Training Up Men for the Church, Part 1

By Tim Sigler. Reposted, with permission, from Voice.

The mandate of training up men for service to the church is straightforward and clear—and the need is always great! In his second letter to Timothy, Paul entrusts the following charge to his son in the faith:

You then, my child, be strengthened by the grace that is in Christ Jesus, and what you have heard from me in the presence of many witnesses entrust to faithful men, who will be able to teach others also. Share in suffering as a good soldier of Christ Jesus. No soldier gets entangled in civilian pursuits, since his aim is to please the one who enlisted him. An athlete is not crowned unless he competes according to the rules. It is the hard-working farmer who ought to have the first share of the crops. Think over what I say, for the Lord will give you understanding in everything. (2Ti 2:1–7)

This solemn stewardship was never to be accomplished alone. In fact, interpreters have observed four generations of stewardship in the key verse at 2:2: Paul, Timothy, other faithful men, and those taught by these faithful men. Each generation was to be faithful with that body of truth being entrusted to them. Paul had just urged Timothy in the immediately preceding context to “guard the good deposit entrusted to you” (1:14). He assured him that ultimately it is God Himself who “is able to guard until that day what has been entrusted to me” (1:12). Guarding the truth and committing it faithfully to the next generation is a great stewardship. As Paul explained to the believers at Corinth, the number one qualification of stewards is “that they be found faithful” (1Co 4:2).

The Biblical Mandate Illustrated

In 2 Timothy 2:1–7, Paul mentions three professions illustrating the faithfulness required of the men to whom Timothy should entrust the deposit of truth that must then be passed on to others. Granted, there were also many female disciples and co-laborers in the gospel who both traveled with and even financially supported Jesus and the twelve disciples (Lk 8:1–3). And it was the female followers of Jesus who were the first to hear the announcement of His resurrection (Mt 28:1–10). However, the context here in 2 Timothy seems to have in mind those male disciples who were to be trained up to serve as elders for the church. Thus, Paul offers three professions associated with men in the first century.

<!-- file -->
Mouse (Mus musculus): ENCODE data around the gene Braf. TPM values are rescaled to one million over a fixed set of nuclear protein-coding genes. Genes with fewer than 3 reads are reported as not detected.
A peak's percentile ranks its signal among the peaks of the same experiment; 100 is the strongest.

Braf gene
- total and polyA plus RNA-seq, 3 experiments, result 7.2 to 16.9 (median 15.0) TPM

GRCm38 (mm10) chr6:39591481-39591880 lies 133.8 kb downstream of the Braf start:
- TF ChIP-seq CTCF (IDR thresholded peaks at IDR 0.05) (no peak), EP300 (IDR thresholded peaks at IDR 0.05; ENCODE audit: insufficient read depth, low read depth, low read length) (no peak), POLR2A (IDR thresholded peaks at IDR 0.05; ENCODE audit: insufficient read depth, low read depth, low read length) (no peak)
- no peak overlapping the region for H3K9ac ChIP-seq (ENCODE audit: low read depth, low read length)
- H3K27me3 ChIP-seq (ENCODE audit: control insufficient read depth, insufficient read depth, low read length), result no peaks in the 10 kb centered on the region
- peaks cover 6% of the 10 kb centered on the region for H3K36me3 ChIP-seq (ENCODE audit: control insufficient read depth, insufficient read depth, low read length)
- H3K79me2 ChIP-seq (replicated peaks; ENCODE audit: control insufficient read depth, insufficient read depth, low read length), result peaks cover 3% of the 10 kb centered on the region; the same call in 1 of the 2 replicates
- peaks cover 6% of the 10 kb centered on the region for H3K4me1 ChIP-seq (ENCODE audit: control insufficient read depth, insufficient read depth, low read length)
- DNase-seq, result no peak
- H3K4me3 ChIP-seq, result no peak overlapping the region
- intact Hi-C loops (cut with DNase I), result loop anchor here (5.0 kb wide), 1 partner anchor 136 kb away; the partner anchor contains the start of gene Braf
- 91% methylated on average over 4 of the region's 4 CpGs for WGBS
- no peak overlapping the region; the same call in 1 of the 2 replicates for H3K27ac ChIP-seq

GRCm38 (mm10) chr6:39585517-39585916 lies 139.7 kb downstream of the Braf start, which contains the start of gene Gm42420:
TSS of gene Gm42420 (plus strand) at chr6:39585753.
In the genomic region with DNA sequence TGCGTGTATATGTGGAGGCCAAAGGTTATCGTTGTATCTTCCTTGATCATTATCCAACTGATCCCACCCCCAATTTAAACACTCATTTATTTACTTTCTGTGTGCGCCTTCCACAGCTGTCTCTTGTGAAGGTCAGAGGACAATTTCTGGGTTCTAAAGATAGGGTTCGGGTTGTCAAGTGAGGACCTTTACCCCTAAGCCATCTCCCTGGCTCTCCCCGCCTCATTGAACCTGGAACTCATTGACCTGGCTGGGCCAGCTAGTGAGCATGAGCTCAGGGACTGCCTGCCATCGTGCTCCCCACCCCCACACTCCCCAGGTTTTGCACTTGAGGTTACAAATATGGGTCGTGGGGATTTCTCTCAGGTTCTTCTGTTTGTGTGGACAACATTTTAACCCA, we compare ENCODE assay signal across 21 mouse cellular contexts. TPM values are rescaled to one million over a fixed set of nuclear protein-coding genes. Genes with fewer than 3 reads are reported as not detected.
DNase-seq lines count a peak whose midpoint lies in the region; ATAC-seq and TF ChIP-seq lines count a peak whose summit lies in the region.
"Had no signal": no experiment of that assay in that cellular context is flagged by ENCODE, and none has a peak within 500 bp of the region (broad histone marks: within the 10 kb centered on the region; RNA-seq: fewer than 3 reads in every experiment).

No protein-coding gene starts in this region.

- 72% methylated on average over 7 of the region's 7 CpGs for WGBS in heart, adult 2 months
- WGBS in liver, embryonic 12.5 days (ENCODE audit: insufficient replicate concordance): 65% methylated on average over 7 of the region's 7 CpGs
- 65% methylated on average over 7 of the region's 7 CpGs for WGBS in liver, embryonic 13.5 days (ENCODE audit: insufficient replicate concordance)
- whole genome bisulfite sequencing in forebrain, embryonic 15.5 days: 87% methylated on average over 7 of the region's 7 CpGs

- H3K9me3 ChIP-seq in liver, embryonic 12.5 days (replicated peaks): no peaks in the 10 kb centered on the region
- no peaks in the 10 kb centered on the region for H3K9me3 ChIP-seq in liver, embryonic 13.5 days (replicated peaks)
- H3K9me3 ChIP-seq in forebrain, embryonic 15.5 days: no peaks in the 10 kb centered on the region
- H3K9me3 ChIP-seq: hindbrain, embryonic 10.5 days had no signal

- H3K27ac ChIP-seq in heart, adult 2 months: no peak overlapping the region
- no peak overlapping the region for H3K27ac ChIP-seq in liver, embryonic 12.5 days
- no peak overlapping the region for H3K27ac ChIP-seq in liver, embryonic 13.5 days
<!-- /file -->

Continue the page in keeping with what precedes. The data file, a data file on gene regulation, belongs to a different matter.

The call to entrust is a call to equip. If those who would be entrusted with the truth for its safekeeping were to be found faithful, they had to gain some experience under the tutelage of others before being sent out on their own. Jesus spent three years with his disciples before sending them out. Paul invested enough time and energy in Timothy to be able to call him his son. For eighteen years, my office was in The Sweeting Center at the Moody Bible Institute, and each day I walked past a painting of the then Chancellor, George Sweeting. He once wrote, “Each of us needs three people in his Christian life: a Paul, a Barnabas, and a Timothy.”1 Mentors, colleagues, and disciples all play a part in the equipping process.

This intentionality of investing in other men was not only commanded by Paul but was also modeled by him. And we should be modeling both the desire for training and the duty of training others within our spheres of ministry. Many local churches and other important ministries ripen on the vine, only to die because they fail to train others to continue to work in the harvest. Effective ministry is not simply a matter of gifting. Training equips us to gain skills we may have never had. Training is also part of the process of fanning the flame and rekindling the passions of even our God-given gifts (2Ti 1:6). These roles were not entry-level. One could not decide one day that they suddenly identified as a soldier, an athlete, or a farmer. Someone could aspire to learn to become such, but each profession demanded rigorous training, practice, and apprenticeship.